To gather material for Hidden Tuscany, Keahey traveled for eight months. He spends time on the seldom visited western coast of Tuscany, mainly in and around Pietrasanta, not far from the marble quarries of Carrara, once a famous Renaissance and still a contemporary art center. Michelangelo once worked there. When he finds an English-speaking resident he can talk to, Keahey relates many stories about the artists drawn to the historic town. He speaks to established artists and then to one woman who at the age of sixty-eight reinvented herself by retiring and moving to Pietrasanta to become a sculptor, working only with marble.
Keahey travels by car, bicycle, and on foot. He follows his instincts, sets off in a direction, and given the nature of Italian villages and towns, he is nearly always rewarded. He meets people who direct him to those obscure villages or sites in the countryside that otherwise escape the average traveler.
In the region known as Versilia, there are many small villages, each with its own character. Nearly all the villages have a central piazza flanked by a church of a certain historical vintage worth visiting. He visits the medieval town of Barga and then goes on to Castelnuovo di Garfagnana. Both towns are a must for anyone traveling in the region. Tuscany’s famous countryside in between these small towns is as beautiful as it is serene.
In the remote hill-top village of Sant’Anna di Stazzema his travels take a sad turn. He discovers the well-documented German massacre of over five hundred villagers at the end of World War II. It is a site that recalls one of many such massacres throughout Italy.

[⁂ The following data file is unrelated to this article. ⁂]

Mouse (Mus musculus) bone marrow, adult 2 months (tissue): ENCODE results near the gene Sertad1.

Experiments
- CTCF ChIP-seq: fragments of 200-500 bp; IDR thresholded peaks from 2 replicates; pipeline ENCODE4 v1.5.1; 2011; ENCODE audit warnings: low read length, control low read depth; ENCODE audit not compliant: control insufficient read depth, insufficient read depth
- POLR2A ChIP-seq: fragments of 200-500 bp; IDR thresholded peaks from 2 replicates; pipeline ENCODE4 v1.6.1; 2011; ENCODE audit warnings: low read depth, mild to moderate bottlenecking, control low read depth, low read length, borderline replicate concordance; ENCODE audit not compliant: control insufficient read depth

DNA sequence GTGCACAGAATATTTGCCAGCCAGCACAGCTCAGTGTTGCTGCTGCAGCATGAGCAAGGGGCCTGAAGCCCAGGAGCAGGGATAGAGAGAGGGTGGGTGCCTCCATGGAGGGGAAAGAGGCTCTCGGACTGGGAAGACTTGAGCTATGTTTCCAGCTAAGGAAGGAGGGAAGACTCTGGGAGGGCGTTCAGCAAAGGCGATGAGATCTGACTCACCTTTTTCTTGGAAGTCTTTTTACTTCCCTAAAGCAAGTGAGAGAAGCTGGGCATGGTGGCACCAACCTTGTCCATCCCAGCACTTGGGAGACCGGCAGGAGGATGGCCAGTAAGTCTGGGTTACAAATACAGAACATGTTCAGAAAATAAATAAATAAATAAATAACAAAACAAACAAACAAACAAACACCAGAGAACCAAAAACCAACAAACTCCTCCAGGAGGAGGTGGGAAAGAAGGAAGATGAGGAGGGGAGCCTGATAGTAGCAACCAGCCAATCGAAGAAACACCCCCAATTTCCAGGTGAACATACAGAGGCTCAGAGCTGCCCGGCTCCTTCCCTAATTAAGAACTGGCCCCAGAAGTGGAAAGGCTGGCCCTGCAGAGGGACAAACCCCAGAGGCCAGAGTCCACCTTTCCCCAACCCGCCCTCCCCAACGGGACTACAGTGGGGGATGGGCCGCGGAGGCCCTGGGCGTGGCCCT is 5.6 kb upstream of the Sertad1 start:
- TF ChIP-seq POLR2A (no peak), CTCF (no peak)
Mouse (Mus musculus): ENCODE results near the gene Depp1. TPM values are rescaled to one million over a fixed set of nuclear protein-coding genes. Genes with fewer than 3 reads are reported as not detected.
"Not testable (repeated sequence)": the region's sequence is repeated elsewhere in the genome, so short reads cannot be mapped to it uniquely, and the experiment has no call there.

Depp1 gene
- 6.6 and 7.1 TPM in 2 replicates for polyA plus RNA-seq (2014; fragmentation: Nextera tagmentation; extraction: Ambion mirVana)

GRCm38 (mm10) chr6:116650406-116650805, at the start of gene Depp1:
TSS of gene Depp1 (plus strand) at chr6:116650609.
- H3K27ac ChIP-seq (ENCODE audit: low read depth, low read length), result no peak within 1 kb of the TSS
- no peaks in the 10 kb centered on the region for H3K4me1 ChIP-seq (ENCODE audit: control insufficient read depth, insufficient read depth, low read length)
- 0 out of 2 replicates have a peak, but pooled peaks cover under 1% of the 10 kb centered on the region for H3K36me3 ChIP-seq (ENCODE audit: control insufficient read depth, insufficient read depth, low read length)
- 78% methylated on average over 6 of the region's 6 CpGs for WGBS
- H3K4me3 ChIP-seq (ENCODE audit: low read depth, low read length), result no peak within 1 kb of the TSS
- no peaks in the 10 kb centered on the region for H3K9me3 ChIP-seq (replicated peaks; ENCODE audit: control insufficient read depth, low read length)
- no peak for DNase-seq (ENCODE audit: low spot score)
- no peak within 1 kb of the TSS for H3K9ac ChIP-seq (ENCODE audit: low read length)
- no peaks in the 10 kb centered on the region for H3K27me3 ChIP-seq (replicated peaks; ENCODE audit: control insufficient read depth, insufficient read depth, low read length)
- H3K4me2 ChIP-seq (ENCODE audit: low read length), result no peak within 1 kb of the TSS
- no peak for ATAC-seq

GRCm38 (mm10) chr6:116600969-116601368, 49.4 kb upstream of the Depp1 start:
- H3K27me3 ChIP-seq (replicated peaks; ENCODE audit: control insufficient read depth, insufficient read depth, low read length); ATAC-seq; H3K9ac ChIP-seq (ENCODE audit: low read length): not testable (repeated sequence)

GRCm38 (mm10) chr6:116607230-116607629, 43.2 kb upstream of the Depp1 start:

In the final chapter he travels to southern Tuscany where he visits Pitigliano and two nearby villages. Sovana and Sorano. These towns are seldom visited but are incomparable in both their history and beauty. It is fitting that he ends with three such towns. They typify what most travelers identify with Italy and in particular Tuscany. Carole and I visited all three. Their medieval quarters are fascinating. But perhaps more important, Carole and I were careful to observe that wherever we went in the many remote small towns and villages we visited, the Medieval quarters are well maintained, and there was no significant vacancy factor in the commercial spaces lining the main avenues. Cafes and restaurants were filled, and business seemed brisk in all the shops. However, the traveler must always keep in mind that the unemployment rate for those under thirty-five remains nearly forty percent.
Keahey does his best to inform his serious reader and traveler about each town’s history. He has done his homework. Each of the sites is interesting not just for its beauty or its obscurity, but for what its art and its history can teach the serious traveler. In virtually every village we visited, we went directly to the village church. In the smallest churches we found famous and less famous works by artists: frescoes, paintings, and sculptures. For example, in the majestic baroque church adjacent to the mountaintop Monastery of Camaldoli, we found three perfectly restored Vasari paintings. Though this is a well-known site, in early May we were ahead of the high season and were alone in the church and able to enjoy the church and it artistic treasures. The state of restored and preserved art that we found in even the most remote and unvisited village churches is a measure of the Italian government’s commitment to preserving western culture’s unique and remarkable heritage in Italy.
Hidden Tuscany is a useful guide for the italianista, more for its message than for its destination travel tips. Above all, as Keahey does, first inform yourself and create an itinerary. Then follow your instincts. We did just that in May, and our tour of Northern Italy, by no means our first, could not have been more enjoyable and educational.
Ken Scambray is the author of A Varied Harvest: The Life and Works of Henry Blake Fuller, The North American Italian Renaissance: Italian Writing in America and Canada, Surface Roots: Stories, and Queen Calafia’s Paradise: California and the Italian American Novel.